Points of Progress: Technology improves water testing, and more
Why We Wrote This
This is more than feel-good news – it’s where the world is making concrete progress. A roundup of positive stories to inspire you.
Places where the world saw progress, for the Sept. 14, 2020 Monitor Weekly.
September 8, 2020
1. United States
Law firms from every state have joined the Law Firm Antiracism Alliance, an initiative dedicated to using members’ legal expertise to challenge laws and policies that negatively affect people of color. The death of George Floyd inspired a group of pro bono lawyers to start the project in partnership with the nonprofit Shriver Center on Poverty Law in Chicago, with the goal of shifting their sights from individual cases of racism and discrimination to advocating for systemic change. The alliance has grown to include 260 law firms since its July launch, and is now drafting papers to become a formal nonprofit. This is an essential step in making lasting change, said Ben Weinberg, pro bono partner at Dentons law firm, a founding member of the alliance: “If you don’t have infrastructure, something that exists independent of the good will of individual volunteers, it becomes all but impossible to generate an ongoing project.” (Westlaw Today)
Between January and June, the National Demining Institute (INAD) cleared about 5 acres of land mines in the province of Zaire, paving the way for new development projects and safe travel. Twenty-six years of civil war left the countryside littered with land mines, and despite demining efforts, many people are maimed every year by the relics of a conflict that ended in 2002. During the latest demining campaign, sappers removed 9,982 explosive devices, including anti-personnel and anti-tank mines. They also educated citizens about the risks of land mines and how they can stay safe, according to the provincial department of INAD. The same source said nearly 10,000 explosive devices including bombs, anti-personnel mines, and ammunition were removed from the region in 2019. (Angola Press News Agency)
Researchers have created a portable laboratory that can test water samples for millions of bacteria, allowing scientists to identify waterborne hazards faster and at lower cost. In sub-Saharan Africa, monitoring water quality can be a time-consuming and expensive process. Jemila Mohammed, a postgraduate student at Addis Ababa University in Ethiopia who worked on the project, says the initial investment in one of these toolboxes is one-fifth the cost of conventional benchtop sequencing machines.
Melanie Stetson Freeman/Staff/File
Women collect water rations on May 18, 2017, in Melkaselah Village, Ethiopia. Clean water is crucial for drinking and cooking.
If the suitcase-sized laboratory can keep up with local standards, experts say it could become an essential tool for developing countries. “Any new research which targets simplifying water testing, which may reduce cost, will play a significant role in increasing access to water,” said Worlanyo Siabi, CEO of Ghana’s Community Water and Sanitation Agency. (scidev.net)
Afghanistan is setting up a council to empower women and safeguard their rights – a promising development ahead of the country’s peace talks with the Taliban. The council will include female deputy governors from various provinces. The announcement came after a coalition of women’s rights activists wrote to President Ashraf Ghani, demanding a seat at the table to ensure that “our place and contribution towards rebuilding our country [will not] be erased.” Activists are concerned the reemergence of the Taliban in politics could set back decades of progress toward gender equality. While it’s not clear what formal powers the council will wield, its creation gives hope to Fawzia Koofi, a lawmaker and vocal critic of the Islamist militant group. Ms. Koofi, who has been involved in the peace process, said the council would not only preserve gains made since 2001, but also help advance rights for women. (Thomson Reuters Foundation)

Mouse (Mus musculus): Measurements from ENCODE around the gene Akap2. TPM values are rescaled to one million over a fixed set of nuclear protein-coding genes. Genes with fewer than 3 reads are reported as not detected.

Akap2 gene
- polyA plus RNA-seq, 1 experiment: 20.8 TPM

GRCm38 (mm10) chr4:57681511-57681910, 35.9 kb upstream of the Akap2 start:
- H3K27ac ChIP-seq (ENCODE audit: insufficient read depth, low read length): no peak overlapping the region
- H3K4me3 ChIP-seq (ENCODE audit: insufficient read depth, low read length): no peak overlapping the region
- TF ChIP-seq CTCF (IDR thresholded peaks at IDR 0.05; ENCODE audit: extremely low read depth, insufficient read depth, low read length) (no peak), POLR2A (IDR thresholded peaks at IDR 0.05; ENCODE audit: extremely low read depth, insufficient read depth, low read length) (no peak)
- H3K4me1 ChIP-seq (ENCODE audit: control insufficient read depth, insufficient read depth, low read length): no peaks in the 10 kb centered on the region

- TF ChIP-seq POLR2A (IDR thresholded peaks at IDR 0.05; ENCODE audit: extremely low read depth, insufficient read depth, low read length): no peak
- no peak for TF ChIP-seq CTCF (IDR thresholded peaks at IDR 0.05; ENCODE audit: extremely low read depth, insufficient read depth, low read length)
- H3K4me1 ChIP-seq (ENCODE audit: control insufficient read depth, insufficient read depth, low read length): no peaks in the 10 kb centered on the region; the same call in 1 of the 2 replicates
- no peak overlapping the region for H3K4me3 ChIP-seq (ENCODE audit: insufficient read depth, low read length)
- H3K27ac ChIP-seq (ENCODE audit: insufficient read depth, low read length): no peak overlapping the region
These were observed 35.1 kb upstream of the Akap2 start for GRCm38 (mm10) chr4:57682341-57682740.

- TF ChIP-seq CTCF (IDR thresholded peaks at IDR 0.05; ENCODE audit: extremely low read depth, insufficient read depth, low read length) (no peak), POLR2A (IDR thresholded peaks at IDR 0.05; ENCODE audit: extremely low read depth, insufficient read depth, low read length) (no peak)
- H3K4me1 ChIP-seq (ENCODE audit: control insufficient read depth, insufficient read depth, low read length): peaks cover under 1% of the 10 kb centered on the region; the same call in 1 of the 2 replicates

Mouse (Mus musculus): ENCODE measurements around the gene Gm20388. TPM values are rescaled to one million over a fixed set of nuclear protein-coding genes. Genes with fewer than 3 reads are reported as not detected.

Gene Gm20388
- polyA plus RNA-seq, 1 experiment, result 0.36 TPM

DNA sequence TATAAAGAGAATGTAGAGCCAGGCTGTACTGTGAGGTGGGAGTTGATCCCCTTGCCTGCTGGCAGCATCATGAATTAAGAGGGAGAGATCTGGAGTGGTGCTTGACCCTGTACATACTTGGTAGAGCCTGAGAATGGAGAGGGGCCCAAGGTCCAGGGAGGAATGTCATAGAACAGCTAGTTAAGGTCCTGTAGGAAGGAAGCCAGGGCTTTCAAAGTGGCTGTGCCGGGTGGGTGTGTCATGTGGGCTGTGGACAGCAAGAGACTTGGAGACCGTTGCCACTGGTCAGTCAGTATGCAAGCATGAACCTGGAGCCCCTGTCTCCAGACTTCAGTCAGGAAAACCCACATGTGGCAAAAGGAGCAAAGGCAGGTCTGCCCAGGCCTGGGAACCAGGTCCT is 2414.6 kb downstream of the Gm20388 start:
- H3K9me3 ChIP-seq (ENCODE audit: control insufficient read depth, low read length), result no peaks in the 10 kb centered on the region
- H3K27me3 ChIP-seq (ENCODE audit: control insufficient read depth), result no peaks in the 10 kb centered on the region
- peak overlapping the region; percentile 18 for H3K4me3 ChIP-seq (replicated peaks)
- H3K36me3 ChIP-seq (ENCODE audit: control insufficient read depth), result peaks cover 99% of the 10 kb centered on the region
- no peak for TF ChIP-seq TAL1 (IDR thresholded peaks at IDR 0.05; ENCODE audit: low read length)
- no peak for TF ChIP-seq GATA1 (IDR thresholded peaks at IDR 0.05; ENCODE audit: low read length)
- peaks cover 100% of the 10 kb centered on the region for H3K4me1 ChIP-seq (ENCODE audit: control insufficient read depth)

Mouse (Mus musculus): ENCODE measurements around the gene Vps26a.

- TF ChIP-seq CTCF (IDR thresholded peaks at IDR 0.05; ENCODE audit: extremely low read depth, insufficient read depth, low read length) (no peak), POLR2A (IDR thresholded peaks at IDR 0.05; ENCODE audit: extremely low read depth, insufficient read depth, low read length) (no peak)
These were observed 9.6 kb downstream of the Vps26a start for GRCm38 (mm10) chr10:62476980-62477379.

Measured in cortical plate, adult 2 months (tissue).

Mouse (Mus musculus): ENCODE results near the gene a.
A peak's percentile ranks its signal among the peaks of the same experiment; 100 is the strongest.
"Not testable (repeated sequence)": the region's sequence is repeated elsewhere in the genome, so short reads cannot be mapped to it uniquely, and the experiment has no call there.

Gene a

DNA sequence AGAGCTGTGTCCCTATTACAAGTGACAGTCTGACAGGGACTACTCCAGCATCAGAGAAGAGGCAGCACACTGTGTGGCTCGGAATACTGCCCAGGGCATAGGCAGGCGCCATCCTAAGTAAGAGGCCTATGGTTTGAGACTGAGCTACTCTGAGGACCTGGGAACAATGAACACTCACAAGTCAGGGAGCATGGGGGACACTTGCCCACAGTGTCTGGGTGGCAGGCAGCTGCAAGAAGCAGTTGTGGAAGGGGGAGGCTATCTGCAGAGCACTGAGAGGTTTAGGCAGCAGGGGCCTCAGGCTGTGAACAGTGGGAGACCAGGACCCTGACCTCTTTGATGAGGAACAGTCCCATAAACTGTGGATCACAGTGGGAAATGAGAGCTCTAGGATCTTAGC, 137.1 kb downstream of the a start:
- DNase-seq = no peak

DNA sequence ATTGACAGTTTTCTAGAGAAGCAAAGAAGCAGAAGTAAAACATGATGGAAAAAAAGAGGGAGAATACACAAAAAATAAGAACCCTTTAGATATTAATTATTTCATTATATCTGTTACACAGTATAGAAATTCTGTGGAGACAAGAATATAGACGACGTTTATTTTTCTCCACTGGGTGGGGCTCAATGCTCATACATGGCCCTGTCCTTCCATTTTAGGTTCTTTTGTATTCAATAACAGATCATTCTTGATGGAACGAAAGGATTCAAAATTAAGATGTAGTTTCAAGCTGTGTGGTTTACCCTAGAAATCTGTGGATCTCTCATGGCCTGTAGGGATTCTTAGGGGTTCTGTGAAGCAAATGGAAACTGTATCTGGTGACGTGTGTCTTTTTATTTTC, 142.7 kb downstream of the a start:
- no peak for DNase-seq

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As part of a new effort to empower female students, any girl who passes her end-of-school exams in the state of Assam will receive a gas-powered or electric scooter. The goal is not only to “empower the girls and make them independent,” as the state’s education minister said, but also to encourage promising students to continue their education. Lack of safe, efficient transportation is often cited as a major reason for dropping out of school or missing class, according to a report from the Child Rights and You charity.
Indian girls walk to a school in Burha Mayong village, about 28 miles east of Guwahati, in Assam state, April 9, 2015.
While some say the Assam scooter plan doesn’t go far enough with addressing the infrastructure barriers to higher education, others see it as an encouraging first step. College student Gitashree Das said the reward would allow her to swap an hourlong commute on a cramped bus and auto rickshaw for a 20-minute scooter ride. (Reuters)
6. New Zealand
New Zealand’s Department of Conservation has helped the wild population of black stilts – or kakī, in the Māori language – grow by 30% over the past year. The kakī is a critically endangered wading bird that used to be common across the North and South islands of New Zealand. There are 169 adult birds known to live in the wild. Wild kakī are primarily threatened by introduced predators, such as cats and ferrets, but this year has been particularly difficult due to excess flooding during the breeding season. In August, the Department of Conservation’s captive-breeding and reintroduction program also released 104 birds (not included in the earlier figure) to help boost wild populations. Despite these challenges, the success of the Kakī Recovery Programme has made conservationists hopeful that they can save one of the world’s rarest birds. (Mongabay)